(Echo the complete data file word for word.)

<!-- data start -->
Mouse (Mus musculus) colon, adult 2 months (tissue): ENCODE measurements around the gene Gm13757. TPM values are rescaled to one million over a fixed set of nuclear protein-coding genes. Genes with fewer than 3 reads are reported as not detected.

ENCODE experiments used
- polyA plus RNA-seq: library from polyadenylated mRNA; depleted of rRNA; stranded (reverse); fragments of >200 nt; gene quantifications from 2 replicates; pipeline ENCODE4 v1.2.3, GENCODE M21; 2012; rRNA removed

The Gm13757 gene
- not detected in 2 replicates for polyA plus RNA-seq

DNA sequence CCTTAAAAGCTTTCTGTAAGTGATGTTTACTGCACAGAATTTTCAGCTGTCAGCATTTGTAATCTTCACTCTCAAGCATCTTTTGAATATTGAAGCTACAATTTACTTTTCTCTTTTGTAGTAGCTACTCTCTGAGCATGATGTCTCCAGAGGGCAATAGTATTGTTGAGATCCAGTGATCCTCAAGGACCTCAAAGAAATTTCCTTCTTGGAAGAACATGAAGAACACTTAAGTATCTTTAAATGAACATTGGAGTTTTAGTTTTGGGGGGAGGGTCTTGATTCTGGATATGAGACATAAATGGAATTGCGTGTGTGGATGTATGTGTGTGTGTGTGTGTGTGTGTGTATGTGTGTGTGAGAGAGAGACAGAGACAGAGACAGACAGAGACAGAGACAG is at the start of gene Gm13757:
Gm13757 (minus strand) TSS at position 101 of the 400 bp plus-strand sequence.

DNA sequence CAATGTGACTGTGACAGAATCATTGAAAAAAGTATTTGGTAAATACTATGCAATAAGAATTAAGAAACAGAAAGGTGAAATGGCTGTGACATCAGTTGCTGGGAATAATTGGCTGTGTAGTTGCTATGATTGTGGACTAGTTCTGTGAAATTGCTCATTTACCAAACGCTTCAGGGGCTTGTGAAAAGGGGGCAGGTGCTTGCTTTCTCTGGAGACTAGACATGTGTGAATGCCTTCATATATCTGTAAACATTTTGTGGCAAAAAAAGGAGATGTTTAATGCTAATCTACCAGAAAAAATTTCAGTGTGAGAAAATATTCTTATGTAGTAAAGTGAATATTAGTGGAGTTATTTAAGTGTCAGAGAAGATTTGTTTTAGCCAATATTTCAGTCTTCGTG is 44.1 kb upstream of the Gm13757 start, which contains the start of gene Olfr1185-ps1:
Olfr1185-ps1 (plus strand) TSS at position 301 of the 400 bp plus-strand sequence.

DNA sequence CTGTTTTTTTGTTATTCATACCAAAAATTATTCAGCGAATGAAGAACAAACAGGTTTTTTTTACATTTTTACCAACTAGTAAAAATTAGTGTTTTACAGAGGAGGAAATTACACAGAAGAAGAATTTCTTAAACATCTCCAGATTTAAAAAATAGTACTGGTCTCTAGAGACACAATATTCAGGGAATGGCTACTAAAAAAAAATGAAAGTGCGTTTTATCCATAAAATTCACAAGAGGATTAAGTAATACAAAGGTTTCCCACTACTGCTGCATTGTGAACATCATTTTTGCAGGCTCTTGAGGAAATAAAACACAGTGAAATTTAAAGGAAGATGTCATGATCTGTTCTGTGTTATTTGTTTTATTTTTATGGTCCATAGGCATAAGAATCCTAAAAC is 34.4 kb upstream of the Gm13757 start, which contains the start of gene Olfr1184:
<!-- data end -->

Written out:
Mouse (Mus musculus) colon, adult 2 months (tissue): ENCODE measurements around the gene Gm13757. TPM values are rescaled to one million over a fixed set of nuclear protein-coding genes. Genes with fewer than 3 reads are reported as not detected.

ENCODE experiments used
- polyA plus RNA-seq: library from polyadenylated mRNA; depleted of rRNA; stranded (reverse); fragments of >200 nt; gene quantifications from 2 replicates; pipeline ENCODE4 v1.2.3, GENCODE M21; 2012; rRNA removed

The Gm13757 gene
- not detected in 2 replicates for polyA plus RNA-seq

DNA sequence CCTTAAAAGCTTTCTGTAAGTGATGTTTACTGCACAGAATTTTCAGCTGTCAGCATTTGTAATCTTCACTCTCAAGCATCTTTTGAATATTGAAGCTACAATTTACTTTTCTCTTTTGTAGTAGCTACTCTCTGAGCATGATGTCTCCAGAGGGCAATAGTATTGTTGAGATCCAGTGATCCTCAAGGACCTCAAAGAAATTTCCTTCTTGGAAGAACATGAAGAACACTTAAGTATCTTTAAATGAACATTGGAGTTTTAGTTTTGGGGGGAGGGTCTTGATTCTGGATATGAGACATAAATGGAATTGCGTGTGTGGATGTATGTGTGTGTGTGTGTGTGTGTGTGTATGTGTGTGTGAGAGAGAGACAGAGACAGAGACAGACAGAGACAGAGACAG is at the start of gene Gm13757:
Gm13757 (minus strand) TSS at position 101 of the 400 bp plus-strand sequence.

DNA sequence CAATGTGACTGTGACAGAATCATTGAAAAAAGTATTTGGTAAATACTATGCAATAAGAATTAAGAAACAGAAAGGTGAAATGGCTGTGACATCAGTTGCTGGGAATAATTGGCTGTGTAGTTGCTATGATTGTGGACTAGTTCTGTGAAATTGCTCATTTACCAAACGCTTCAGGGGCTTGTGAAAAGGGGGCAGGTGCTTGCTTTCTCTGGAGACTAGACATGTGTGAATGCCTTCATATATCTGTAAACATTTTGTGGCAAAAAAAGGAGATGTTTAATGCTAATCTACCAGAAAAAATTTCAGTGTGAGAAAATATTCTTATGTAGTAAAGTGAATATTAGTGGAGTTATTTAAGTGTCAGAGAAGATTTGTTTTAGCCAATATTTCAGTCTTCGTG is 44.1 kb upstream of the Gm13757 start, which contains the start of gene Olfr1185-ps1:
Olfr1185-ps1 (plus strand) TSS at position 301 of the 400 bp plus-strand sequence.

DNA sequence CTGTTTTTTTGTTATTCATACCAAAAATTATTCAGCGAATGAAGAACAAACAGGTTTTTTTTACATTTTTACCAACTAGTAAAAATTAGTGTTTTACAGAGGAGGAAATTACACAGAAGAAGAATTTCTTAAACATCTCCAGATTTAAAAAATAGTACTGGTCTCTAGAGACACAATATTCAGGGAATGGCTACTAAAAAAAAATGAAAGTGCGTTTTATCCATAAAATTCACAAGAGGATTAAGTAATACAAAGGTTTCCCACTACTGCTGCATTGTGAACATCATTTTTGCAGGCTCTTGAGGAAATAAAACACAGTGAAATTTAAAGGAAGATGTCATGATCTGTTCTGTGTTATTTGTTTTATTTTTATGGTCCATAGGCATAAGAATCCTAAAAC is 34.4 kb upstream of the Gm13757 start, which contains the start of gene Olfr1184: